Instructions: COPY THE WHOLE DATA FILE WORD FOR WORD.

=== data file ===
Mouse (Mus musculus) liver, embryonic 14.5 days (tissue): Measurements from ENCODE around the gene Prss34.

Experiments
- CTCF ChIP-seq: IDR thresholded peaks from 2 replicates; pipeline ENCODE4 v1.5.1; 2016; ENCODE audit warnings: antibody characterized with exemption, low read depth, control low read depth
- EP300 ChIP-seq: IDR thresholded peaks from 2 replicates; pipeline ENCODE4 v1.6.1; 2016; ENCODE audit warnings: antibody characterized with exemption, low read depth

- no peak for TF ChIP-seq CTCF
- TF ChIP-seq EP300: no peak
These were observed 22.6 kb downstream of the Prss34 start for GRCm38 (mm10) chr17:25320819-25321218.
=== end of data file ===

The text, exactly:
Mouse (Mus musculus) liver, embryonic 14.5 days (tissue): Measurements from ENCODE around the gene Prss34.

Experiments
- CTCF ChIP-seq: IDR thresholded peaks from 2 replicates; pipeline ENCODE4 v1.5.1; 2016; ENCODE audit warnings: antibody characterized with exemption, low read depth, control low read depth
- EP300 ChIP-seq: IDR thresholded peaks from 2 replicates; pipeline ENCODE4 v1.6.1; 2016; ENCODE audit warnings: antibody characterized with exemption, low read depth

- no peak for TF ChIP-seq CTCF
- TF ChIP-seq EP300: no peak
These were observed 22.6 kb downstream of the Prss34 start for GRCm38 (mm10) chr17:25320819-25321218.